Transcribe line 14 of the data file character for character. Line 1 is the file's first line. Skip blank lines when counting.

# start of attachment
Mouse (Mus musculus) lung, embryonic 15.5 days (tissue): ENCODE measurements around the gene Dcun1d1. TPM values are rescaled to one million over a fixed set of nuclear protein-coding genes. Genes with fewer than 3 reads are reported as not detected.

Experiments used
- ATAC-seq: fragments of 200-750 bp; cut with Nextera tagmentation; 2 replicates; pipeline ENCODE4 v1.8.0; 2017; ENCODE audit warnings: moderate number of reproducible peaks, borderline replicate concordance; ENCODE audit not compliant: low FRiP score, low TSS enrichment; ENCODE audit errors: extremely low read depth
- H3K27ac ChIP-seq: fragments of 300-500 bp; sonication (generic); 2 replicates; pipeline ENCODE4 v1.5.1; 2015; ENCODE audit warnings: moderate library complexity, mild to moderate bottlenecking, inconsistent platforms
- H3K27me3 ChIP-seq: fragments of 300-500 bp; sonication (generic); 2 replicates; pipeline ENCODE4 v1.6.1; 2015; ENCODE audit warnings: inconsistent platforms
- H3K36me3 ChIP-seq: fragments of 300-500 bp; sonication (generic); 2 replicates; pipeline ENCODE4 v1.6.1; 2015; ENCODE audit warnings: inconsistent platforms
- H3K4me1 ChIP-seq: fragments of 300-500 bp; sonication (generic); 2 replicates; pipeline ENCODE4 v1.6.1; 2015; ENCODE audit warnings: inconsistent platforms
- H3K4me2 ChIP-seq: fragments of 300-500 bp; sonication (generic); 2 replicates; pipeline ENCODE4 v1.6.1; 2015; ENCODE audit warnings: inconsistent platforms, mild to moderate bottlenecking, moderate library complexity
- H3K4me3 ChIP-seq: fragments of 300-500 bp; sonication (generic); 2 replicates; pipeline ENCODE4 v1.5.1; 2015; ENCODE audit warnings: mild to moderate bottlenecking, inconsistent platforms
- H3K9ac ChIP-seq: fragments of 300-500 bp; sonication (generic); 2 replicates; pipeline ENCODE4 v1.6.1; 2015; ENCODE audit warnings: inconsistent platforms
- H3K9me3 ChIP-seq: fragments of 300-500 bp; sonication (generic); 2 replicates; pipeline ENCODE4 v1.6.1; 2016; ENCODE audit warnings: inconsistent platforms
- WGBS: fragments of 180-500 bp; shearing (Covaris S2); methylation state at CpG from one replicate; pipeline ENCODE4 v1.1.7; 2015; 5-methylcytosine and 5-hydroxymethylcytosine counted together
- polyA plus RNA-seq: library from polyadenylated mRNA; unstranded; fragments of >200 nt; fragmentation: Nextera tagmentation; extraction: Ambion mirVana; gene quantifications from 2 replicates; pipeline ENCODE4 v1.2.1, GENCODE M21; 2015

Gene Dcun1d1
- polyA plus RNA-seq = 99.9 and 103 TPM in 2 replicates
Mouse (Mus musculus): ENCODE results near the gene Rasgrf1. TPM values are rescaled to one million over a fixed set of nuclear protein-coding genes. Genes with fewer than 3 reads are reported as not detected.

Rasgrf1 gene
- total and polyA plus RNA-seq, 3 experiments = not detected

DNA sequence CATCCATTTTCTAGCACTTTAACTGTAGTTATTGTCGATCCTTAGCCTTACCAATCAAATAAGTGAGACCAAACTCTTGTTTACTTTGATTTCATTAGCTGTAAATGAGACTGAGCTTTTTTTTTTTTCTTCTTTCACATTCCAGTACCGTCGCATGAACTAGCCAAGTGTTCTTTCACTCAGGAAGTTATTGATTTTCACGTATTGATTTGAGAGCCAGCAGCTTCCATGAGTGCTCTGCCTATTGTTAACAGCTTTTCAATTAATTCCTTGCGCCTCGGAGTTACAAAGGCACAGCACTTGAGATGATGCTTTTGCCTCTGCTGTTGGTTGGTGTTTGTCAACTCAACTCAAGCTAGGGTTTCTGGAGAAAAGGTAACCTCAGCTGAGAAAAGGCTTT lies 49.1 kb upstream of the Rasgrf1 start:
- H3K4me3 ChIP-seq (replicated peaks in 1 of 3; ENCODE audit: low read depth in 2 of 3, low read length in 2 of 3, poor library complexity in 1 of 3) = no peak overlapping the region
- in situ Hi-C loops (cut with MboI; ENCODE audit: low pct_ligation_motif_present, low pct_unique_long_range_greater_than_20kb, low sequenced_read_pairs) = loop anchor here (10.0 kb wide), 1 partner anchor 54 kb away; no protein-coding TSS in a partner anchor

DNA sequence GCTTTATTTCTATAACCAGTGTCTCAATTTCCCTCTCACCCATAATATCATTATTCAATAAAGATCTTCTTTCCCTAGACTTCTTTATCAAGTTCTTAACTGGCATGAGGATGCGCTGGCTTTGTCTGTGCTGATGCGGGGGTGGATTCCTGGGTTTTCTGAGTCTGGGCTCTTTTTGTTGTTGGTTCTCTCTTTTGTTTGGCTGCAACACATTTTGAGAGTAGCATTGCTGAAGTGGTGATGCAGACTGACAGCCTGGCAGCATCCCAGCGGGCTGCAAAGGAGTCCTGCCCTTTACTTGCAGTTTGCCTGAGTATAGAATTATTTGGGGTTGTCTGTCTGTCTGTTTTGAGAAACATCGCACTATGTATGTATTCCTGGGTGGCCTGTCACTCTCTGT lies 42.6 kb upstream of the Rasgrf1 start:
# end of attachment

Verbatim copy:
Gene Dcun1d1